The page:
The speed of the electric motors is controlled by a controller 64 which may comprise a small programmable computer such as a microcomputer. The controller is provided with left and right wheel speed sensors 66 and 68 which sense the speed of the main drive wheels 22. In addition, the controller would be coupled to direction sensor switch 98 for determining the operating direction of the crawler. As with the embodiment in FIG. 2, supply-return lines 88 and 90 would direct hydraulic fluid to and from overrunning clutches 40 and 38, respectively. However, supply-return line 92 would be eliminated.

If the direction selector sensor signals the controller that the crawler is driving forward, the controller drives electric motors 60 and 62 at 98% the speed of the main drive wheels. The overrunning clutches as before in a no slip condition allow the auxiliary wheels to rotate at the same speed as the main drive wheels, as illustrated in FIG. 3a. With sufficient slippage the electric motors start driving the auxiliary drive wheels at 98% the speed of the main drive wheel, thereby driving the belted tracks.

Similarly when the direction selector sensor signals the controller that the crawler is being driven in reverse, the controller drives the electric motors counterclockwise at 102% the speed of the main drive wheels. As the main drive wheels are also provided with overrunning clutches the crawler operates the same as discussed above with regards to the first embodiment.

With the above described electric drive system the auxiliary drive wheels are continually driven as long as the system is actuated. One possible modification of the system would be the inclusion of left and right track speed sensors 70 and 72 which would be used to signal the controller as to the speed of the track. With this modification the electric motors can be triggered only when slippage is actually detected between the main drive wheel and the belted track. The controller would compare the speed of the main drive wheels to the speed of the track and when the track speed decreases a fixed percentage below the speed of the main drive wheels the electric motors would be triggered.

With this modification the electric motors would not have to be operated at a constant speed ratio to the main drive wheel, but the controller could provide a variable speed profile in driving the auxiliary drive wheels. For example the speed of the electric motors may first be controlled so that they are driven at 98% the speed of the main drive wheels, but after some time this may jump to 99% the speed of the main drive wheels.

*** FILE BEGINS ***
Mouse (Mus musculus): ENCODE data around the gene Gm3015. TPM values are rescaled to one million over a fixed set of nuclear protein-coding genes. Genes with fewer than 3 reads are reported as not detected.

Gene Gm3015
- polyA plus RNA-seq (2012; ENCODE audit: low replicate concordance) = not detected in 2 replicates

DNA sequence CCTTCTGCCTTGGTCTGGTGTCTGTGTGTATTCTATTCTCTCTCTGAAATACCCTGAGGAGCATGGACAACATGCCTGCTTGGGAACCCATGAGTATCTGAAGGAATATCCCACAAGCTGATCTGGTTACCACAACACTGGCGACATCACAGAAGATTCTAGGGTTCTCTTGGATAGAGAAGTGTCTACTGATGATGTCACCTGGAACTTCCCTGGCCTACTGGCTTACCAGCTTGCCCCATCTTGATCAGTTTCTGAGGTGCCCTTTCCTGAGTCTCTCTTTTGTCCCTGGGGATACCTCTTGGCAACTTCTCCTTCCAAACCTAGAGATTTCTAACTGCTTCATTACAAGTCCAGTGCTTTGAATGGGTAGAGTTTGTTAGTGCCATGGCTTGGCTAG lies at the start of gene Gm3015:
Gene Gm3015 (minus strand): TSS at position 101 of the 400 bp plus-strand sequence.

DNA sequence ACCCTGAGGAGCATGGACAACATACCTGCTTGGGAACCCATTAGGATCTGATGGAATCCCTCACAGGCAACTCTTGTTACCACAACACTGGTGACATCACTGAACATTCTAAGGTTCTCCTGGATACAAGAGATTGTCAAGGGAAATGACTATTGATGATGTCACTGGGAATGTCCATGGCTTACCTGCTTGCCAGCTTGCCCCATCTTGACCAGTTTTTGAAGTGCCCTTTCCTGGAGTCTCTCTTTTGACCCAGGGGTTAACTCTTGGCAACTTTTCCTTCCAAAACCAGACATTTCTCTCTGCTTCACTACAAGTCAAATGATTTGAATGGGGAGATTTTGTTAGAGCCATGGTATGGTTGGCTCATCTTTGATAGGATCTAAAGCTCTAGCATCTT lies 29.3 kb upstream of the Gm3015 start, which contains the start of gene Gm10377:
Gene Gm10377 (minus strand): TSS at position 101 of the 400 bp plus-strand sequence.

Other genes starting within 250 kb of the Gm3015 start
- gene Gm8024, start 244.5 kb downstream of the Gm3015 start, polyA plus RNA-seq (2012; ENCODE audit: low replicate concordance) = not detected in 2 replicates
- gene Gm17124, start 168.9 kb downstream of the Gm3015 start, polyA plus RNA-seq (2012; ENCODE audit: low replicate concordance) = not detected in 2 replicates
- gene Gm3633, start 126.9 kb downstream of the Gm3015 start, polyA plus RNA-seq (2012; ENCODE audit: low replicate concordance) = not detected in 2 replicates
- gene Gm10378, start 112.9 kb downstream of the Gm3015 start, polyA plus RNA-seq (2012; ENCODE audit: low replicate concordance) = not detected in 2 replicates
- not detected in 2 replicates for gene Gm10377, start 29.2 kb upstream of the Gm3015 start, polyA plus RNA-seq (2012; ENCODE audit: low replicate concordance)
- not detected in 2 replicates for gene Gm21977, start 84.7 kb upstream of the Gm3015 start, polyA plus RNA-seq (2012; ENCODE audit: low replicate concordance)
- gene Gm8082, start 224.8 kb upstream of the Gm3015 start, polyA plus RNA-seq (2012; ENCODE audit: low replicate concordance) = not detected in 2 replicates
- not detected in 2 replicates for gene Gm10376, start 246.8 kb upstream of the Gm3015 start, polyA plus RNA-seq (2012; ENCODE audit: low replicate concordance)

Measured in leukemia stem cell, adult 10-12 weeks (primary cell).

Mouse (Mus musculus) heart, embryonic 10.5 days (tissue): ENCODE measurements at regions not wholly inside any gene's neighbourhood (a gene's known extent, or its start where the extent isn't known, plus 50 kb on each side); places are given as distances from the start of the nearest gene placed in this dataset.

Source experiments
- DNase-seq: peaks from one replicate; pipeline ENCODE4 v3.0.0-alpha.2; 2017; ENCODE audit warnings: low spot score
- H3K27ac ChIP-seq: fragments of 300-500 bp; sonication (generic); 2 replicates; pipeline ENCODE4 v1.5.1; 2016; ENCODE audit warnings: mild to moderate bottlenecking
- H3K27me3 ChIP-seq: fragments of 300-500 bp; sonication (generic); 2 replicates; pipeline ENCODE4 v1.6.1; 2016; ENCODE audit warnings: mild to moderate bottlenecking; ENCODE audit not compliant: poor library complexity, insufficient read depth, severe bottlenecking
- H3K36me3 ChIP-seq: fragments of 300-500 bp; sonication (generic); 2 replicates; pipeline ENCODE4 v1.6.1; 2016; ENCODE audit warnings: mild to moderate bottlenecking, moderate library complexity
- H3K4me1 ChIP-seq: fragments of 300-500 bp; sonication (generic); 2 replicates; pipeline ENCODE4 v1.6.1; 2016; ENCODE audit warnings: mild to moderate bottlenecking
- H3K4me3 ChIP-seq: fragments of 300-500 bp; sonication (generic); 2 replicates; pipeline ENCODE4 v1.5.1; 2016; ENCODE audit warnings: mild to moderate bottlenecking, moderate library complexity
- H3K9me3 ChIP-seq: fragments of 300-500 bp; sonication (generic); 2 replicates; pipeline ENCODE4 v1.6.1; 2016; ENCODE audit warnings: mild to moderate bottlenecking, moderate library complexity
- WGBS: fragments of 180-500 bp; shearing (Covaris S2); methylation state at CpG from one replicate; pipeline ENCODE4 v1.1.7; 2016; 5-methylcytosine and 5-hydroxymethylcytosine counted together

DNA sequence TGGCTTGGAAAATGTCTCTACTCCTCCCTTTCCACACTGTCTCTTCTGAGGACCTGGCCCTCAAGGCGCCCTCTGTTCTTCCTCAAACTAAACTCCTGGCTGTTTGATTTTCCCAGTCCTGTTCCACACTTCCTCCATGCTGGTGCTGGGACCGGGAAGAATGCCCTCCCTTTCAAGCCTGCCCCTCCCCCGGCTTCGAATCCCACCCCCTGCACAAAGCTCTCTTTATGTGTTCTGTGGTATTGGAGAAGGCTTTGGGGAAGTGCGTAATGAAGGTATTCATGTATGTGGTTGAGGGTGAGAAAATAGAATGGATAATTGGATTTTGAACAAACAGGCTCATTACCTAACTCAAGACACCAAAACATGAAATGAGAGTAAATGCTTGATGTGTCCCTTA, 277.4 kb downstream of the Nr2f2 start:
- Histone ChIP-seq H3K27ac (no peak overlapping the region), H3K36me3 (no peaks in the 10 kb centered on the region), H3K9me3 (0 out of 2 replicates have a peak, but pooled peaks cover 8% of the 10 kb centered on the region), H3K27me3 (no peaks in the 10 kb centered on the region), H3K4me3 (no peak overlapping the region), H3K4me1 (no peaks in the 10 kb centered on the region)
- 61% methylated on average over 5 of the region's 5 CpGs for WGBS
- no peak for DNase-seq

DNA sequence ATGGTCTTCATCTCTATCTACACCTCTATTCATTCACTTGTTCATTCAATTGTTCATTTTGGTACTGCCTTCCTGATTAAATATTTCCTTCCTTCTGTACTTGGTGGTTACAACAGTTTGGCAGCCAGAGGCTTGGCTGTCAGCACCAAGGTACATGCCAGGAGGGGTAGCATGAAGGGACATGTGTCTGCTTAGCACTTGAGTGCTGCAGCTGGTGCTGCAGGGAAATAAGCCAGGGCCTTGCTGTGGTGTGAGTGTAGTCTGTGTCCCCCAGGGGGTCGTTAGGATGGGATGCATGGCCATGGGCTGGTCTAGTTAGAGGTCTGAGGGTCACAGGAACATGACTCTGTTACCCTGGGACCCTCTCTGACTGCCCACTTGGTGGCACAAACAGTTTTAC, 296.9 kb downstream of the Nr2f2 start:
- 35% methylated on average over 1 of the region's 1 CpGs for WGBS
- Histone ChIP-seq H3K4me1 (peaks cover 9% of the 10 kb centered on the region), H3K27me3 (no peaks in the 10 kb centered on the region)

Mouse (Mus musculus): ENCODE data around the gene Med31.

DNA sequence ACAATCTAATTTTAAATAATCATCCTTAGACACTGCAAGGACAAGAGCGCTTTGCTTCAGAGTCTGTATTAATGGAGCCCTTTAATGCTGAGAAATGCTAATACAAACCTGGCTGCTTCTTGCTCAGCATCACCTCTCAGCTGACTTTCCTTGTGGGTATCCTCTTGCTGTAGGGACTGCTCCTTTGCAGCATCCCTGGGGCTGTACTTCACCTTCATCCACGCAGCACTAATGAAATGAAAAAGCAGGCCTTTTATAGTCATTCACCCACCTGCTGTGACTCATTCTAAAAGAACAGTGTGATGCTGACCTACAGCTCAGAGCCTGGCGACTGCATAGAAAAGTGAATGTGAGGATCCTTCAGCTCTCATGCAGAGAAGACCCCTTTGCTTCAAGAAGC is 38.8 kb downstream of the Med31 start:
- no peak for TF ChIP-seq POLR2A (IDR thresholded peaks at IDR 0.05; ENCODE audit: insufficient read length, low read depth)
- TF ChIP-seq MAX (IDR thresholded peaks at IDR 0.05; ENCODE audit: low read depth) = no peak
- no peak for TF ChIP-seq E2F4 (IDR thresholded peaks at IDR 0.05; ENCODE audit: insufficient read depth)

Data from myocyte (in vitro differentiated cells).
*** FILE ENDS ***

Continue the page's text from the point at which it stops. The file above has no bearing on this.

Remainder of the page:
With the electric controller system the auxiliary wheel speed sensors maybe used to provide a closed loop control system for controlling motor speed by the controller. In addition, the auxiliary steering system is eliminated as the electric motors can be individually driven by controller 64.

The first two embodiments are mechanical auxiliary drive systems, whereas the third embodiment is an electric drive system. All three embodiments drive the front auxiliary drive wheels at a speed slower than the main rear drive wheels, when driving the crawler forward; and drive the front auxiliary drive wheels faster than the main rear driving wheels when driving the crawler in reverse. Such a configuration provides a good track tensioning profile, by maintaining maximum tension on the lower portion of the belt.

The invention should not be limited by the above-described embodiments, but should be limited solely by the claims that follow.

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Classifications
U.S. Classification180/6.5, 180/9.1, 180/6.7
International ClassificationB60K17/342, B60K17/356, B62D55/06, B60K17/348, F16H59/50, F16H61/46, F16H61/452
Cooperative ClassificationB60K17/348, F16H61/46, B62D55/06, F16H2059/506, F16H61/452, B60K17/356
European ClassificationB62D55/06, B60K17/356, F16H61/46, B60K17/348, F16H61/452
Legal Events
DateCodeEventDescription
Jun 5, 2002FPAYFee payment
Year of fee payment: 12
Jun 29, 1998FPAYFee payment
Year of fee payment: 8
Jun 14, 1994FPAYFee payment
Year of fee payment: 4
Jul 7, 1989ASAssignment
Owner name: DEERE & COMPANY, MOLINE, ILL. A CORP. OF DE., ILLI
Free format text: ASSIGNMENT OF ASSIGNORS INTEREST.;ASSIGNOR:MORIARTY, KEVIN J.;REEL/FRAME:005099/0990
Effective date: 19890707